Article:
By Hyunjoo Jin
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The outlook from POSCO, which kicks off the earnings reporting season for major Asian steelmakers such as Baosteel <600019.SS> and Nippon Steel <5401.T>, bodes ill for the sector.
Although prices of raw materials such as iron ore and coking coal are softening, weakness in developed economies and tight credit conditions in China are expected to weigh on steel prices.
"Unless the global economy gets better and sparks demand, POSCO's steel business will stagger for at least two to three years, pressured by low-end Chinese products, global oversupply and its domestic rival Hyundai Steel growing fast," said Kim Se-hoon, a fund manager at Assetplus Investment Management, which owns POSCO shares.
The company, which trails ArcelorMittal <ISPA.AS> and Baosteel <600019.SS>, said on Friday its July-September operating profit was 1.09 trillion won ($951.8 million), compared with an average 1.15 trillion won forecast from analysts, according to Thomson Reuters I/B/E/S.
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The profit was up from 1.03 trillion won a year ago, thanks to higher sales volume and prices, but down from 1.5 trillion won in the previous quarter because of higher raw material costs, POSCO said.
POSCO said it expected global steel prices to remain weak because of an oversupply, while demand growth is seen slowing because of sluggish economies in advanced countries and China tightening.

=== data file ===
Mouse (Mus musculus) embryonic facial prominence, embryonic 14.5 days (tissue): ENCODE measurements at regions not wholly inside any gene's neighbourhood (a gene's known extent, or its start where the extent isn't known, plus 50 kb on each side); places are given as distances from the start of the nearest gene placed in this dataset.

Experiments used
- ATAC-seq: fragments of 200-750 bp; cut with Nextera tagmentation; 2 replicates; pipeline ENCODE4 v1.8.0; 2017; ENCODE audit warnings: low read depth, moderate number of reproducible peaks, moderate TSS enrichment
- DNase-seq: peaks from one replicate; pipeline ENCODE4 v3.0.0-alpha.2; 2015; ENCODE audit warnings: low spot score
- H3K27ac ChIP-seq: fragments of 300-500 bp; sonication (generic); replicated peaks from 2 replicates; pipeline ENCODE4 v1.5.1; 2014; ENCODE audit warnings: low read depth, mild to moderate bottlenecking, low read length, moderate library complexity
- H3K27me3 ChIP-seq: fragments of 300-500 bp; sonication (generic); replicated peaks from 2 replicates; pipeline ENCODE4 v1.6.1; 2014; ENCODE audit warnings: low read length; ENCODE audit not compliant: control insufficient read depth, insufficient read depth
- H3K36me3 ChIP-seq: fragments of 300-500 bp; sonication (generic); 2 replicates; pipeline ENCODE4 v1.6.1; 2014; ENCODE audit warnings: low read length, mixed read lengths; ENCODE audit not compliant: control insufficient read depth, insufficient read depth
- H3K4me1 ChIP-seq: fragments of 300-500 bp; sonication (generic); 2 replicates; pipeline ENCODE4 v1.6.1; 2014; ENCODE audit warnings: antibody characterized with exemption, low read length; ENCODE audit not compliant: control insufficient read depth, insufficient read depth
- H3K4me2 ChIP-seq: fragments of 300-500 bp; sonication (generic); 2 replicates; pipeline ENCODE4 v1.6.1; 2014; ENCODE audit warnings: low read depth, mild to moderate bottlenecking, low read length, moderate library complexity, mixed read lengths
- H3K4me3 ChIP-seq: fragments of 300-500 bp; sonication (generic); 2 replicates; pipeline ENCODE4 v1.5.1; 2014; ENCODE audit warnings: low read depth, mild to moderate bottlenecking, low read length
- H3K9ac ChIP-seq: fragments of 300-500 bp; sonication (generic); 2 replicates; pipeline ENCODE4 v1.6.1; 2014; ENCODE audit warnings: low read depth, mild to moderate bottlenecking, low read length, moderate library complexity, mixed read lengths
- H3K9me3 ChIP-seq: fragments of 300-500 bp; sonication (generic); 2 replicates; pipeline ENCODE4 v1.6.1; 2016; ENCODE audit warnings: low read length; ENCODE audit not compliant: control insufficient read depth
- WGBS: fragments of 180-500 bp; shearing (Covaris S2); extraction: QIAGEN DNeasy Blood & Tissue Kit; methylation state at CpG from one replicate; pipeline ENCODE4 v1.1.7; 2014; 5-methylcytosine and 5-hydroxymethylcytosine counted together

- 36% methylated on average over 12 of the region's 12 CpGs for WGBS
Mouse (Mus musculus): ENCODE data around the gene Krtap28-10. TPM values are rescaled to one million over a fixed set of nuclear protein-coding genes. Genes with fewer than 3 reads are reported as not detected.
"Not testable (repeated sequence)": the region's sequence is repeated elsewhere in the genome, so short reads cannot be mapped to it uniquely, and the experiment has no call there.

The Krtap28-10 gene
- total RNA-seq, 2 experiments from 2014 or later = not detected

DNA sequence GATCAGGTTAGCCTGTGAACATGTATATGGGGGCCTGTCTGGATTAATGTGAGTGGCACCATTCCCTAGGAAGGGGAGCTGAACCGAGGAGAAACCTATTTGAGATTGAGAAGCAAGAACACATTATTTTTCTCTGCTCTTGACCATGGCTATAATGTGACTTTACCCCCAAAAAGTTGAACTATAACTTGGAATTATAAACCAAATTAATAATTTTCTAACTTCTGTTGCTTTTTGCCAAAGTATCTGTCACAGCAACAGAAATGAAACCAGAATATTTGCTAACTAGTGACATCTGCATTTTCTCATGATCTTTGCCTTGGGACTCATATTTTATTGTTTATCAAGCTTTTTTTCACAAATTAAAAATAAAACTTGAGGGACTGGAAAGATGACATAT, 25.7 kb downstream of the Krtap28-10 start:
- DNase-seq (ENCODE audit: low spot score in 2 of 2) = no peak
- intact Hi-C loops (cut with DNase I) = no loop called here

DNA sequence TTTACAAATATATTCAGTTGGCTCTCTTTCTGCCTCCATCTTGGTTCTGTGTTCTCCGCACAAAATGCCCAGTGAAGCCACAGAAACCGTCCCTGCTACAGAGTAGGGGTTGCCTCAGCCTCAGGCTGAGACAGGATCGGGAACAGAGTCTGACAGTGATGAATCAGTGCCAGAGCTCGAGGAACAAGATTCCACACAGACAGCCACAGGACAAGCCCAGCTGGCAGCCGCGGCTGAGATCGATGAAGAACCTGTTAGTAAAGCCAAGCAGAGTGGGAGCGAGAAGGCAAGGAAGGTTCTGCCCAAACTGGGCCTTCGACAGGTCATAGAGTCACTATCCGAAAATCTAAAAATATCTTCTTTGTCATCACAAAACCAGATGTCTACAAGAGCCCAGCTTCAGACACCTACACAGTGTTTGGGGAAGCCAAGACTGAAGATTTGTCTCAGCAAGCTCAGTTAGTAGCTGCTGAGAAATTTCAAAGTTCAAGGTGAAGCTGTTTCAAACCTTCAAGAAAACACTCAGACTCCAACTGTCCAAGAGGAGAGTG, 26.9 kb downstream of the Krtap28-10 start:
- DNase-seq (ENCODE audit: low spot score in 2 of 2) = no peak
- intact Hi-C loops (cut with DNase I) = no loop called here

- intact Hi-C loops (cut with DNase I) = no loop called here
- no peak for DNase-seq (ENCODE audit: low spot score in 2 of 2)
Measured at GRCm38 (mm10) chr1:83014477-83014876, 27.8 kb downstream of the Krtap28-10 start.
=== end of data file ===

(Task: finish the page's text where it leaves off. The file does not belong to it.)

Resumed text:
"At home market, Korea turned into a net steel exporter because volume growth outpaced steel consumption growth...Demand decline is expected to continue in the second half because of sluggishness in major industries," POSCO said in a statement.
The weak won is also set to increase costs of imported raw materials for South Korean steelmakers in the fourth quarter.
The won, one of the region's most vulnerable currencies to global turmoil, lost more than 9 percent against the dollar in the third quarter and is widely expected to remain under pressure over the coming months as global economic jitters dampen investor appetite for riskier assets.
POSCO said it had slashed its 2011 investment plan to 6 trillion won from the previous 7.3 trillion won. It also raised its cost-cutting target to 1.4 trillion won for this year, from the previous 1 trillion won.
"We expect the business environment to remain uncertain in the fourth quarter," POSCO said in a statement.
Shares of POSCO, in which Buffett's Berkshire Hathaway <BRKa.N> <BRKb.N> owns an around 5 percent stake, have fallen 26 percent this year, compared with a 10 percent drop in the broader market <.KS11>.
POSCO shares ended up 0.3 percent in a broader market <.KS11> that was up 1.8 percent on Friday.
($1 = 1145.200 Korean Won)
(Additional reporting by Ju-min Park; Editing by Jonathan Hopfner and Muralikumar Anantharaman)